An Italy-wide analysis of the costs and problems of modern cerasiculture

04 Aug 2023

Alessandro Palmieri - University of Bologna (IT)
Cherry Times technical-scientific committee

As is well known, Italian cherry cultivation is undergoing a phase of profound evolution, although to date limited mainly to northern areas. Once based on densities of a few hundred plants per hectare, today cherry cultivation involves densities of up to a few thousand plants/ha.

Intensification tends to result in earlier entry into production and improved fruit quality, but this is counterbalanced by higher planting costs and a shorter productive life of the plants.

Another aspect of absolute importance in modern cerasiculture is that of cover crops, due to the now well known unpredictability of the climate and the spread of Drosophila suzukii, whose control is difficult and costly. 

The question that arises, therefore, is whether or not to cover the plant and, if so, whether to do so with simple covers that include hail and rain protection, or multitask covers that also include insect netting.

The parameters at stake in the economic calculations are, in this case, the high initial cost of the covers and the management time (opening and closing), as opposed to the greater protection against adverse events and, in the case of anti-insect nets, the savings in the use of pesticides.

One aspect not to be neglected is the efficiency of the harvest yard, which is greatly undermined by the presence of rain-damaged or Drosophila-damaged fruit, leading to sudden cost increases due to longer harvesting and sorting times.

From an economic point of view, given the time lag of production times, the financial aspect, linked to the cost of money, becomes crucial when calculating costs.

Graph 1 shows, therefore, a brief comparison between 3 types of planting, medium density (MDP), high density (HDP) and very high density (VHDP), considered both in the absence of cover and in the presence of anti-hail netting and rain or complete anti-insect. The reference area is Emilia-Romagna, while the production data refer to an average between the Ferrovia and Regina cultivars.

The highlighted costs represent the threshold values for the recovery of invested capital, calculated on the basis of the economic life cycle of the plants and therefore also consider the financial impact (on the basis of a 4% discount rate) due to the differences in production cycles.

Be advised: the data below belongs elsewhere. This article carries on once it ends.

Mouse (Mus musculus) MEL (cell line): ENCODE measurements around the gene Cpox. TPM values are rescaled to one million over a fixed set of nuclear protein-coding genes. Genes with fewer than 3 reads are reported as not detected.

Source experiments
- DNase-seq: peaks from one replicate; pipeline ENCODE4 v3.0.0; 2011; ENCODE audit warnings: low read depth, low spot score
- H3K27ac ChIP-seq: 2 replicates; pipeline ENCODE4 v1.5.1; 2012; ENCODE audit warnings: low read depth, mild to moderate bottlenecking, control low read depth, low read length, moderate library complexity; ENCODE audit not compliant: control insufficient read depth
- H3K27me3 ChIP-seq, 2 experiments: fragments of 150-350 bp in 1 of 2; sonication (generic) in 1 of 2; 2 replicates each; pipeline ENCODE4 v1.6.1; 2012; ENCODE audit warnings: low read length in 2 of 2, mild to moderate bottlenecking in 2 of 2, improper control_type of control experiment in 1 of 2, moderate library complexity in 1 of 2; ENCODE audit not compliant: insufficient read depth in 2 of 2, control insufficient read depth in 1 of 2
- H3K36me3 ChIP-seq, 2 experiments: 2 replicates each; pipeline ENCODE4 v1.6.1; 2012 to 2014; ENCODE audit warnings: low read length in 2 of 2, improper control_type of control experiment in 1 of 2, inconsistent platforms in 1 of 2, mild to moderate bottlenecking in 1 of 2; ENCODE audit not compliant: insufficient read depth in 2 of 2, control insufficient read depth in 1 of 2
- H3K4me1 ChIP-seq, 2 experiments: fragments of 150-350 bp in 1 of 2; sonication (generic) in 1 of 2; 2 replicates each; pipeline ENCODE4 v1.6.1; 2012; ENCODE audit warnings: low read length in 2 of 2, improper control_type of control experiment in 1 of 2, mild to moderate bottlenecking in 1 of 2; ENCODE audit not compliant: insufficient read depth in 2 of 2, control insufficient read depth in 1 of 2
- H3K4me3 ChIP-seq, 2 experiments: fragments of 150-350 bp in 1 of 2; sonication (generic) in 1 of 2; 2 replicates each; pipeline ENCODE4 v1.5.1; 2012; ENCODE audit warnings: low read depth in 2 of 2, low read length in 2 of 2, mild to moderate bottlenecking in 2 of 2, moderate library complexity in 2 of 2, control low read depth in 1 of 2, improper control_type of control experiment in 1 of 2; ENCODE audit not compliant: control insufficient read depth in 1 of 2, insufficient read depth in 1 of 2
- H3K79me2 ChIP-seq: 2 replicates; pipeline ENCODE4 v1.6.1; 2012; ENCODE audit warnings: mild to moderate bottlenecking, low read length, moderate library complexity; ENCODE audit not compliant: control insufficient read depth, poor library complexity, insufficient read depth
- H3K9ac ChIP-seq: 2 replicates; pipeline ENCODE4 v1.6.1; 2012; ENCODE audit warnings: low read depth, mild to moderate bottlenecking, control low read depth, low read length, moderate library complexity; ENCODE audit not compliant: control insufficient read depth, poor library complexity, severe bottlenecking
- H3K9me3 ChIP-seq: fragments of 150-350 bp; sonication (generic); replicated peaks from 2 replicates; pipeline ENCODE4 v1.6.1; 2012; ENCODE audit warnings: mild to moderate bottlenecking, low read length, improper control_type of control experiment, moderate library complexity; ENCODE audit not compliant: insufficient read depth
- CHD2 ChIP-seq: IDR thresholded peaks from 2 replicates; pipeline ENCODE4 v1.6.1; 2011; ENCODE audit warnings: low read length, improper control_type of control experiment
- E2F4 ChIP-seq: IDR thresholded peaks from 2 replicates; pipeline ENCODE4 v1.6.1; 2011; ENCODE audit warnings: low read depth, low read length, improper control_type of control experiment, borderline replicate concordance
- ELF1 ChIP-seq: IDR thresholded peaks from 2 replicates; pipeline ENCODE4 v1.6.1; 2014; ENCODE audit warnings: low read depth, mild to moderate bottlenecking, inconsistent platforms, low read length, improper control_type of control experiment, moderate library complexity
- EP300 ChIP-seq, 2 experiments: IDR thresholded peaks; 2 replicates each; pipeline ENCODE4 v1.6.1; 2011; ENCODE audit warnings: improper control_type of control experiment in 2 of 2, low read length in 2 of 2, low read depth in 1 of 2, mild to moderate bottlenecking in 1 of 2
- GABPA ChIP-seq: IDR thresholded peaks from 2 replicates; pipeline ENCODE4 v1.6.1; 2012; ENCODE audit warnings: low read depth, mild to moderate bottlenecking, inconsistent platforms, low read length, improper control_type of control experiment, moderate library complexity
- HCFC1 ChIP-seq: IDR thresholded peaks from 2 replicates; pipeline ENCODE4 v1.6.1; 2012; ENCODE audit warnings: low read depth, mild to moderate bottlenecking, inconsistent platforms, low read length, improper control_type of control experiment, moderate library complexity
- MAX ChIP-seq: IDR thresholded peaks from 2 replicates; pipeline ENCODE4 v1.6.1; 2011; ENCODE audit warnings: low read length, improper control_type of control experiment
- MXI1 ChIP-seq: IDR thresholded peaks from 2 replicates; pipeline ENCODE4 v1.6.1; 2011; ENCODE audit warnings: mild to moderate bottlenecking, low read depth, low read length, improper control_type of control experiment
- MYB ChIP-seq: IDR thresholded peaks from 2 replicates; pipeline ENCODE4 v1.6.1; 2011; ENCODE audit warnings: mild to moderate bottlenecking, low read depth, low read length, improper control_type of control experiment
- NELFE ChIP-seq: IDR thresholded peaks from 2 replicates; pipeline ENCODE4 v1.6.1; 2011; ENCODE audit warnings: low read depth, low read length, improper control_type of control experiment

As can be seen, in terms of density, it is the HDP plantations that record the lowest costs, thanks to a more balanced mix of entry into production, yields, harvest times and overall plant life. Medium-density cherry orchards, on the other hand, suffer from lower yields and slower entry into production, while very high-density cherry orchards, superior in yield and speed of entry into production, however, suffer from a more limited production life, as well as very high planting costs.

With regard to covers, calculations show an average cost increase of around 0.35 €/Kg on MDP and HDP plants compared to uncovered versions (+15%), but it must be considered that calculations were made with the same yields, while in practice one has to deal with climatic and biotic adversities.

In view of what has already been pointed out (production losses and increased harvesting costs), it only takes a few bad years in the life of plants to cause a sharp jump in the real costs of uncovered plants.

In conclusion, attention must be paid to the question of prices. Graph 2 shows the average prices for railways in June on the markets of Modena and Bari and, as can be seen, the values are well diversified.

In the Modena area, with the exception of the loss-making 2020 campaign, prices in the five-year period 2018-2022 remained around 3 euro/kg, while in the Bari area in 3 out of 5 years they did not go beyond 1.5 euro/kg. Quotations in the Modena area, therefore, made it possible to generate a positive income margin, although clearly only for those companies that maintained a production level in line with the average values considered.

For the economic sustainability of cerasiculture, however, it is essential to maintain strong actions to enhance the value of the product, which avoid its massification and thus limit its exposure to mere market dynamics.

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